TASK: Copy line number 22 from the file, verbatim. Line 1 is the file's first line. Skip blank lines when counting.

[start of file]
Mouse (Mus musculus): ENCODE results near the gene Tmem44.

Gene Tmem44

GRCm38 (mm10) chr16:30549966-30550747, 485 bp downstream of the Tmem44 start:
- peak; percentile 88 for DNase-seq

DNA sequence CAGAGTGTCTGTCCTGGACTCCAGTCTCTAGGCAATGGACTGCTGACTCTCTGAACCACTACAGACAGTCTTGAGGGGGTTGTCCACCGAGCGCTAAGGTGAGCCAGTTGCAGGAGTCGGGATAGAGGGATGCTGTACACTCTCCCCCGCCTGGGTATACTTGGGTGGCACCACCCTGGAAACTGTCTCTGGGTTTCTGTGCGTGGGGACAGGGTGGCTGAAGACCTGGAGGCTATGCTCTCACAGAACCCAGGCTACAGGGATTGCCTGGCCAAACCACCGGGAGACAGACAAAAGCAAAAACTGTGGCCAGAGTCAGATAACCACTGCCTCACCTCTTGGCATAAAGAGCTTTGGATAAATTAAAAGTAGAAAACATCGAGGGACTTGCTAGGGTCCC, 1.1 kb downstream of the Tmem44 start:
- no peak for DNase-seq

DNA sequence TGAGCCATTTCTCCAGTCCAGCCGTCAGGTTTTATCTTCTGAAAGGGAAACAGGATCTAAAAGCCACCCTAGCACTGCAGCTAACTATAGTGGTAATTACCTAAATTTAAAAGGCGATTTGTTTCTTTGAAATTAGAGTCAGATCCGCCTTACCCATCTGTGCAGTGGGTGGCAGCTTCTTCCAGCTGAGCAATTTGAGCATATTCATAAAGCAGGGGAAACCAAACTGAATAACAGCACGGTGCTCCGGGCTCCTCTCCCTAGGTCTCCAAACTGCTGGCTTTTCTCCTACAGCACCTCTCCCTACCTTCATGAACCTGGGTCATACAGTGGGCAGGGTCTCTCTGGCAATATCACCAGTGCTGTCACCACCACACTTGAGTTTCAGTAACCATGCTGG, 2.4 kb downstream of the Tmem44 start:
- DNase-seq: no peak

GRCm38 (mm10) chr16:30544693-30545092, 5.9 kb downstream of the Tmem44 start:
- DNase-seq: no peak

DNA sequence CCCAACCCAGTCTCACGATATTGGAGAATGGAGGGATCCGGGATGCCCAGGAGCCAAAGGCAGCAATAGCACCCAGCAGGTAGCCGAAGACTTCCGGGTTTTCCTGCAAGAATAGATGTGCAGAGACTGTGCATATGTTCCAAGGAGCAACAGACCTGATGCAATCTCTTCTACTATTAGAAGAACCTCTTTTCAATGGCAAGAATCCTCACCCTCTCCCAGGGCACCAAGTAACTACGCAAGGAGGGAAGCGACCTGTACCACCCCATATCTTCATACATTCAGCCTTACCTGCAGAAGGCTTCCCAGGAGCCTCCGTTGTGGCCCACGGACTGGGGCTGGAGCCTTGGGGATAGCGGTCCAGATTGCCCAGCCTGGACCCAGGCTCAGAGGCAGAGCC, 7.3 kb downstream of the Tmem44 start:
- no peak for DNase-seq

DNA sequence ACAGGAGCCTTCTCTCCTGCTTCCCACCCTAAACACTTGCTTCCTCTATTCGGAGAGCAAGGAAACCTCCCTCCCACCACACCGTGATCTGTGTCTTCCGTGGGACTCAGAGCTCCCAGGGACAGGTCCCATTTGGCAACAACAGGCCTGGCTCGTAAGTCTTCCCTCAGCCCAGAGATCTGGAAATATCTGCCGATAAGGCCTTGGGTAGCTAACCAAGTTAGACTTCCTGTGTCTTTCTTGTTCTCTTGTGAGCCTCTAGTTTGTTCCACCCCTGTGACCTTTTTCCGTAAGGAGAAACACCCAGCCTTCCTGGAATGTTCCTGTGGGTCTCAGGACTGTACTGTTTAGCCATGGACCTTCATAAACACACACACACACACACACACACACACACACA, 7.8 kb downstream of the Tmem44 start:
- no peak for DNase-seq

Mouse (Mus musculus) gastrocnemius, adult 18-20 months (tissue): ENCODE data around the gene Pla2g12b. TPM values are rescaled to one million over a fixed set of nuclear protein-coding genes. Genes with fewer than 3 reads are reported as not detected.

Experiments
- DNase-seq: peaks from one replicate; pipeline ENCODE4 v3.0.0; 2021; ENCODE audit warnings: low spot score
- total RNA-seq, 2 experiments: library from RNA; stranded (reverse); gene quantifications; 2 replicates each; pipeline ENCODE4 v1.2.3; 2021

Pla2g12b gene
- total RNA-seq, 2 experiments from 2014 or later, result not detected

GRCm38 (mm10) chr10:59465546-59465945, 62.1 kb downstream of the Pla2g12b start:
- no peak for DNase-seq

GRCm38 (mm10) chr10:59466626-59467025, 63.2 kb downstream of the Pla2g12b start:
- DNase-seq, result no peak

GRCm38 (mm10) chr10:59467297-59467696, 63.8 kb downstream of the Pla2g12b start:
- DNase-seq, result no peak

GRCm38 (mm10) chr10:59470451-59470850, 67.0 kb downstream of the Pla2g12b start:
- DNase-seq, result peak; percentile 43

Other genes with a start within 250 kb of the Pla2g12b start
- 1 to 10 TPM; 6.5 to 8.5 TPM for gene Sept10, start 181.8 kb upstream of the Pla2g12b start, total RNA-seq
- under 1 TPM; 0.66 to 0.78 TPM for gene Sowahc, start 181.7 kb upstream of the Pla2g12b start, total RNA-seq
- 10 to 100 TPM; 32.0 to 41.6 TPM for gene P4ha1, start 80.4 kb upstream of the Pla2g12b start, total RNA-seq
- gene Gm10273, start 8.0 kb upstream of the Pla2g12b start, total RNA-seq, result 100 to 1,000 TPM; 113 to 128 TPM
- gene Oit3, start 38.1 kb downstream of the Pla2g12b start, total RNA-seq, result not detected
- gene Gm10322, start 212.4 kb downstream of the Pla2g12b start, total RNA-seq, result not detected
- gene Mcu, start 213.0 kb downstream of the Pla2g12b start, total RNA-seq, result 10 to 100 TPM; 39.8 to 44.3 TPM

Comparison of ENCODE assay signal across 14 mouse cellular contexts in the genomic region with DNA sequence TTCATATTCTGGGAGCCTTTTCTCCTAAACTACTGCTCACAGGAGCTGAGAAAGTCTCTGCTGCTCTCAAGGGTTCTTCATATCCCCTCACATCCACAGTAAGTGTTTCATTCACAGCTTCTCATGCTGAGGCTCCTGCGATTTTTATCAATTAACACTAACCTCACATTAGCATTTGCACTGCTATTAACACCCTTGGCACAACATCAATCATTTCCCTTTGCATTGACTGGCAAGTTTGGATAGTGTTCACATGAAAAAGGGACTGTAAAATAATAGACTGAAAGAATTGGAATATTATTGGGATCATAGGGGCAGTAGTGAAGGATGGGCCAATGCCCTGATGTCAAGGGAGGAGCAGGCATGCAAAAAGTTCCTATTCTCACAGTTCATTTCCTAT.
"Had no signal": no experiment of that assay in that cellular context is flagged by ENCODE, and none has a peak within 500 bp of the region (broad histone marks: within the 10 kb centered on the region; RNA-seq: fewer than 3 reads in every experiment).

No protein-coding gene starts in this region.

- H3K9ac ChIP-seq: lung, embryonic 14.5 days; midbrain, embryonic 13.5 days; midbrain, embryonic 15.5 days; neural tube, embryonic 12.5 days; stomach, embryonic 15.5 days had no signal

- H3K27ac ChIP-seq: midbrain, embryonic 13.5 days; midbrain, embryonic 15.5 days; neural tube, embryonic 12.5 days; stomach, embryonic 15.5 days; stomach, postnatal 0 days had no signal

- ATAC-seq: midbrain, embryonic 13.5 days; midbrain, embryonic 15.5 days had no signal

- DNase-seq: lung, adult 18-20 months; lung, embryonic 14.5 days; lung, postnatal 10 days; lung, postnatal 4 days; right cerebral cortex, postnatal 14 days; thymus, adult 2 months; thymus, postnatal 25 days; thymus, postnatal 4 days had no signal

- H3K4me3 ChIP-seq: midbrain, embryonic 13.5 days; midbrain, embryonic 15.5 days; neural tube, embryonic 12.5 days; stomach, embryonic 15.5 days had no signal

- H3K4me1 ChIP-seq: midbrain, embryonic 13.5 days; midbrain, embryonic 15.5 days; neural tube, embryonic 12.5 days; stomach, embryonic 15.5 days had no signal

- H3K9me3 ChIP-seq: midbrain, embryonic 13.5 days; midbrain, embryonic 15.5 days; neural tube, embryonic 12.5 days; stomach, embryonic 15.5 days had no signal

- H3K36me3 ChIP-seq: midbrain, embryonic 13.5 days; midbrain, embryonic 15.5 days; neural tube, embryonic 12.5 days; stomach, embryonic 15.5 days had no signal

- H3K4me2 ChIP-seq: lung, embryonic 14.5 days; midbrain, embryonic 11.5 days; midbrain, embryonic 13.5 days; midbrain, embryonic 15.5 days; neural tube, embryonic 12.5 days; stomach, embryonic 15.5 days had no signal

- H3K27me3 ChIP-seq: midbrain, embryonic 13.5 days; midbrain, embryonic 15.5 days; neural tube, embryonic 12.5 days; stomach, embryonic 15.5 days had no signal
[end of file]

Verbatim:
- no peak for DNase-seq